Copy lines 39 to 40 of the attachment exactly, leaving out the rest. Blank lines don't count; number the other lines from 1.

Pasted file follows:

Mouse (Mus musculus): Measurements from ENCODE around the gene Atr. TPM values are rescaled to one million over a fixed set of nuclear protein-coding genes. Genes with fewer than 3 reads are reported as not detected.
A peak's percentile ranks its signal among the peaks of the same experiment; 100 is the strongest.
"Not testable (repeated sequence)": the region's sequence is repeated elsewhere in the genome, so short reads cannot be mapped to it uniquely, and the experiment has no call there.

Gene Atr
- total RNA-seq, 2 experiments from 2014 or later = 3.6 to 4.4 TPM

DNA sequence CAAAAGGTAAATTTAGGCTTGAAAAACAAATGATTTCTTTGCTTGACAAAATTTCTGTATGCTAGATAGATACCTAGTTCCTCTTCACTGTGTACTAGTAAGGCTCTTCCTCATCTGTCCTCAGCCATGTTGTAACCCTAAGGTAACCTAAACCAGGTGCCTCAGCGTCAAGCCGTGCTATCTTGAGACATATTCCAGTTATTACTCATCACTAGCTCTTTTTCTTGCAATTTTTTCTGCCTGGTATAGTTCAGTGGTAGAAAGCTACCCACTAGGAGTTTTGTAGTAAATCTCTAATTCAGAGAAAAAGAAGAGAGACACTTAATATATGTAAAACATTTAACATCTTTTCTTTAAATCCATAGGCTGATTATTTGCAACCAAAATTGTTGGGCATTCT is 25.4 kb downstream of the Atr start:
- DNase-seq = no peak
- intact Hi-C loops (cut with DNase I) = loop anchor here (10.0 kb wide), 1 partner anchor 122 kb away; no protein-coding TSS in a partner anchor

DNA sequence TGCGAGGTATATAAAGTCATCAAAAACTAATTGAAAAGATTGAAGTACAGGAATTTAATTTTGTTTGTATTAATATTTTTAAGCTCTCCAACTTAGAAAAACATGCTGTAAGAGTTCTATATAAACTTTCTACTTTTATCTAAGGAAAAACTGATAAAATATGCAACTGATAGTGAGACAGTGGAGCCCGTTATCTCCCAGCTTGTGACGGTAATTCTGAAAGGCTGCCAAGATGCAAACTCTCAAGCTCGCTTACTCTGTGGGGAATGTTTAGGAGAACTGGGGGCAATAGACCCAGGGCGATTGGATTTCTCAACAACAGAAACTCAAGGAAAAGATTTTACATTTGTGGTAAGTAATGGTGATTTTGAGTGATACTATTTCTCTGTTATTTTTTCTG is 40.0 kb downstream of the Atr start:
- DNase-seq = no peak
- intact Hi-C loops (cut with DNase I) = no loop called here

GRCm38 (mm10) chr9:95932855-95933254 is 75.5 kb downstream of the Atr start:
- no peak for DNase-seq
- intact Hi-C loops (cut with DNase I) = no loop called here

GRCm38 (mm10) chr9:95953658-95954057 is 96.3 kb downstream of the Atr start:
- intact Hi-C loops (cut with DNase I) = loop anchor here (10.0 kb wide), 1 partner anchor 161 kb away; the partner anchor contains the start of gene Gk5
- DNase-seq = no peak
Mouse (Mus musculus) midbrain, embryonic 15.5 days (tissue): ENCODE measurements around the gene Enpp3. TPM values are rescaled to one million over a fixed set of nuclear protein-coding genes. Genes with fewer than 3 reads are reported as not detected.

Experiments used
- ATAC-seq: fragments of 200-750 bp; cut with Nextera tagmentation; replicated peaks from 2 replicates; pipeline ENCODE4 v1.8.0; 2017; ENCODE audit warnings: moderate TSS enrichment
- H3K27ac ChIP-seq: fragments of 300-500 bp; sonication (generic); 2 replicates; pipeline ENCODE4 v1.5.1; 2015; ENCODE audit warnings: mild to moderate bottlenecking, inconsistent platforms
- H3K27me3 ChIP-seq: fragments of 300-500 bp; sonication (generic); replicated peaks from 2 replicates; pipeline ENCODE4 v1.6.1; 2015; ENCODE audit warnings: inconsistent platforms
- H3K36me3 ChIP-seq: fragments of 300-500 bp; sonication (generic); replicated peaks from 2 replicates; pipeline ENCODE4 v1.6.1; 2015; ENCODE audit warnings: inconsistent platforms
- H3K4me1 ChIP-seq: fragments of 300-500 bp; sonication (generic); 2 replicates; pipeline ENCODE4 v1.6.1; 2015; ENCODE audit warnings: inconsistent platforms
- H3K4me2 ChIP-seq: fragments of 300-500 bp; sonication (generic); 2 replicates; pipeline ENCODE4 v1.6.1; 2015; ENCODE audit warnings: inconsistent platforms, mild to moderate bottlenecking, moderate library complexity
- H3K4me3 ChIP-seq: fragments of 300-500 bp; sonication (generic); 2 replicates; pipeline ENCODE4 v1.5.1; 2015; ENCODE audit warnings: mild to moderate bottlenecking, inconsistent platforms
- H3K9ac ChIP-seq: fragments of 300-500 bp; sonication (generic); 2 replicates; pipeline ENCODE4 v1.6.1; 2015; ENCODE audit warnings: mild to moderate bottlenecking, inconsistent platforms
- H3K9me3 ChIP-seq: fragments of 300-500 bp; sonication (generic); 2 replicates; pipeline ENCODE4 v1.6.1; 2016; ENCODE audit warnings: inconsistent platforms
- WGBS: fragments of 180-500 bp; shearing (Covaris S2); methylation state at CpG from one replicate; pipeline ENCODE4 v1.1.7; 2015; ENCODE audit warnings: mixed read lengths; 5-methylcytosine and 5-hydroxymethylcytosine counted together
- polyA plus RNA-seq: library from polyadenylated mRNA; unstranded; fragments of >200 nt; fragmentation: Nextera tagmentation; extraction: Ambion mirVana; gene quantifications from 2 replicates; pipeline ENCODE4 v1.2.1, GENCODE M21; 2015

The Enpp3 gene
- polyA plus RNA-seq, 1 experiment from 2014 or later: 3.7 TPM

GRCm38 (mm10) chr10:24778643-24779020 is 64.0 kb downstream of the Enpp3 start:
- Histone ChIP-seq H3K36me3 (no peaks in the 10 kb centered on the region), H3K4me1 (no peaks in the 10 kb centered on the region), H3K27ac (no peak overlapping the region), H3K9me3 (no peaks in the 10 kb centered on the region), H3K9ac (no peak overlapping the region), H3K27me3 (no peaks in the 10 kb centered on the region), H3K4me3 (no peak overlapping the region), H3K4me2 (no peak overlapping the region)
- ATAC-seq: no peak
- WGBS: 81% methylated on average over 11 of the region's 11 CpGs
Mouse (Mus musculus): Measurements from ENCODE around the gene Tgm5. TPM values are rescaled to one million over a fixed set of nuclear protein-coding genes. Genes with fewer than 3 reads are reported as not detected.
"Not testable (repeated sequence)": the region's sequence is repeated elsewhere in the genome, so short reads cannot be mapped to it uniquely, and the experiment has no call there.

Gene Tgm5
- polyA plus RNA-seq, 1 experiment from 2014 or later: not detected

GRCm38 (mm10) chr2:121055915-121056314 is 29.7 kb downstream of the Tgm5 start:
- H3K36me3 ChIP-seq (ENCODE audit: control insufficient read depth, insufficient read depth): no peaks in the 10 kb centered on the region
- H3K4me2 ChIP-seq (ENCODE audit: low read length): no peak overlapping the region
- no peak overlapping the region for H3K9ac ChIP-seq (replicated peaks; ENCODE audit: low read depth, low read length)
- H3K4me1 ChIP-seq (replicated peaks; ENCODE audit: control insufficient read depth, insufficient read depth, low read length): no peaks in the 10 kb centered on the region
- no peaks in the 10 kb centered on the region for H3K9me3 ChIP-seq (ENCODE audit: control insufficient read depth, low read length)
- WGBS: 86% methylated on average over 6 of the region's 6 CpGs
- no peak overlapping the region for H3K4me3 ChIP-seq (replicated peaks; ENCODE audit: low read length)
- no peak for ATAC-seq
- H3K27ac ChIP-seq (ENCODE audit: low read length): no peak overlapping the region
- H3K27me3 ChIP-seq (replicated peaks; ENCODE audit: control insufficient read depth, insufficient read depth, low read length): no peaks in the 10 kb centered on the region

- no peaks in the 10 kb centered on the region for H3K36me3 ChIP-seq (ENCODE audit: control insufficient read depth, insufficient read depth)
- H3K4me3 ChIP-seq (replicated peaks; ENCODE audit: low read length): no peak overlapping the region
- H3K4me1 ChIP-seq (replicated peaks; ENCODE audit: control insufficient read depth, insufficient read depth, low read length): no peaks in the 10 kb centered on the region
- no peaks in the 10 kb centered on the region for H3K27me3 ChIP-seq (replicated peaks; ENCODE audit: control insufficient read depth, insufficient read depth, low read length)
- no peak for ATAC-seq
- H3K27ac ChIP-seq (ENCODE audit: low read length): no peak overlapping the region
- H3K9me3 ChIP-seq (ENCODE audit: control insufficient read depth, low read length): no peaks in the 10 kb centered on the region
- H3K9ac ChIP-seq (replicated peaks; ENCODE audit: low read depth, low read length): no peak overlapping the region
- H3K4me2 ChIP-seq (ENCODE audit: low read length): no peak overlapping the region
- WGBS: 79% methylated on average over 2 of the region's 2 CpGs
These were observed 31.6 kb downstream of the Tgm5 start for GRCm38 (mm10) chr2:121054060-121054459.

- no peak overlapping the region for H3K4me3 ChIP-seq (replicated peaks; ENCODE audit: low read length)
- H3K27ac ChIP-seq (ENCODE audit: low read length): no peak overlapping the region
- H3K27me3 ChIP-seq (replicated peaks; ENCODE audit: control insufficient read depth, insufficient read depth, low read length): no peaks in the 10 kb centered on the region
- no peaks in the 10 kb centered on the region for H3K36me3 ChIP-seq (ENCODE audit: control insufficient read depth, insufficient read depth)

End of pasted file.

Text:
Gene Tgm5
- polyA plus RNA-seq, 1 experiment from 2014 or later: not detected